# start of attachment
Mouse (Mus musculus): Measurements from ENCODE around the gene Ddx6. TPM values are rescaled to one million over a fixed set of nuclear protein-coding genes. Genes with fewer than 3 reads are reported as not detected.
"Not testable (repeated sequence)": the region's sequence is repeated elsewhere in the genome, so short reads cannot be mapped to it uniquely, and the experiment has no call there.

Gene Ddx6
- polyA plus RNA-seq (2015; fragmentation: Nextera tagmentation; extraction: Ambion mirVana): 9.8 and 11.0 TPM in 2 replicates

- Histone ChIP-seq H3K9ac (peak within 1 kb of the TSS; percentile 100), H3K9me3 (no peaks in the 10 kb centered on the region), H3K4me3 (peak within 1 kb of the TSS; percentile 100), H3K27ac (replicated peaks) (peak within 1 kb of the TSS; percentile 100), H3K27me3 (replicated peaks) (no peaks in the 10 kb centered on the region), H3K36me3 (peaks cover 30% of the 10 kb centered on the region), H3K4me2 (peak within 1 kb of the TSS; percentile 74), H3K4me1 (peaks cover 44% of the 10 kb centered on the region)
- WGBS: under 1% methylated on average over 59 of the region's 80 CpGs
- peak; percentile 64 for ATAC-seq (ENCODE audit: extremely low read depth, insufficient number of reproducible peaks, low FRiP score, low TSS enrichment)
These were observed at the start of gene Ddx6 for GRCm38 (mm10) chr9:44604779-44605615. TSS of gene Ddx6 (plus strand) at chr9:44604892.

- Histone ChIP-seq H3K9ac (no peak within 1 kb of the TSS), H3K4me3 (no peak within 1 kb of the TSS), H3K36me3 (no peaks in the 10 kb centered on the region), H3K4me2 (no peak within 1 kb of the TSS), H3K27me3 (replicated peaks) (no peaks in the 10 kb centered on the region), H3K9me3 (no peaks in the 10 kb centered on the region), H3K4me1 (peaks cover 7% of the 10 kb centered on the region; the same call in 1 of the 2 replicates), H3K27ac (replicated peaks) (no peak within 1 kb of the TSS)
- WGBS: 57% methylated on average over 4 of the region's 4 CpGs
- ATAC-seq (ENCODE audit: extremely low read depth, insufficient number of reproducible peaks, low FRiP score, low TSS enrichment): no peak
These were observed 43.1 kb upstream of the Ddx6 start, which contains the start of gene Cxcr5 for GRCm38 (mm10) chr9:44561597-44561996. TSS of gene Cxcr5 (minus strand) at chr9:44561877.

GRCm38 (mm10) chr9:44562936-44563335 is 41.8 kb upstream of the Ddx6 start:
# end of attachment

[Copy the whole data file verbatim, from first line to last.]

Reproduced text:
Mouse (Mus musculus): Measurements from ENCODE around the gene Ddx6. TPM values are rescaled to one million over a fixed set of nuclear protein-coding genes. Genes with fewer than 3 reads are reported as not detected.
"Not testable (repeated sequence)": the region's sequence is repeated elsewhere in the genome, so short reads cannot be mapped to it uniquely, and the experiment has no call there.

Gene Ddx6
- polyA plus RNA-seq (2015; fragmentation: Nextera tagmentation; extraction: Ambion mirVana): 9.8 and 11.0 TPM in 2 replicates

- Histone ChIP-seq H3K9ac (peak within 1 kb of the TSS; percentile 100), H3K9me3 (no peaks in the 10 kb centered on the region), H3K4me3 (peak within 1 kb of the TSS; percentile 100), H3K27ac (replicated peaks) (peak within 1 kb of the TSS; percentile 100), H3K27me3 (replicated peaks) (no peaks in the 10 kb centered on the region), H3K36me3 (peaks cover 30% of the 10 kb centered on the region), H3K4me2 (peak within 1 kb of the TSS; percentile 74), H3K4me1 (peaks cover 44% of the 10 kb centered on the region)
- WGBS: under 1% methylated on average over 59 of the region's 80 CpGs
- peak; percentile 64 for ATAC-seq (ENCODE audit: extremely low read depth, insufficient number of reproducible peaks, low FRiP score, low TSS enrichment)
These were observed at the start of gene Ddx6 for GRCm38 (mm10) chr9:44604779-44605615. TSS of gene Ddx6 (plus strand) at chr9:44604892.

- Histone ChIP-seq H3K9ac (no peak within 1 kb of the TSS), H3K4me3 (no peak within 1 kb of the TSS), H3K36me3 (no peaks in the 10 kb centered on the region), H3K4me2 (no peak within 1 kb of the TSS), H3K27me3 (replicated peaks) (no peaks in the 10 kb centered on the region), H3K9me3 (no peaks in the 10 kb centered on the region), H3K4me1 (peaks cover 7% of the 10 kb centered on the region; the same call in 1 of the 2 replicates), H3K27ac (replicated peaks) (no peak within 1 kb of the TSS)
- WGBS: 57% methylated on average over 4 of the region's 4 CpGs
- ATAC-seq (ENCODE audit: extremely low read depth, insufficient number of reproducible peaks, low FRiP score, low TSS enrichment): no peak
These were observed 43.1 kb upstream of the Ddx6 start, which contains the start of gene Cxcr5 for GRCm38 (mm10) chr9:44561597-44561996. TSS of gene Cxcr5 (minus strand) at chr9:44561877.

GRCm38 (mm10) chr9:44562936-44563335 is 41.8 kb upstream of the Ddx6 start: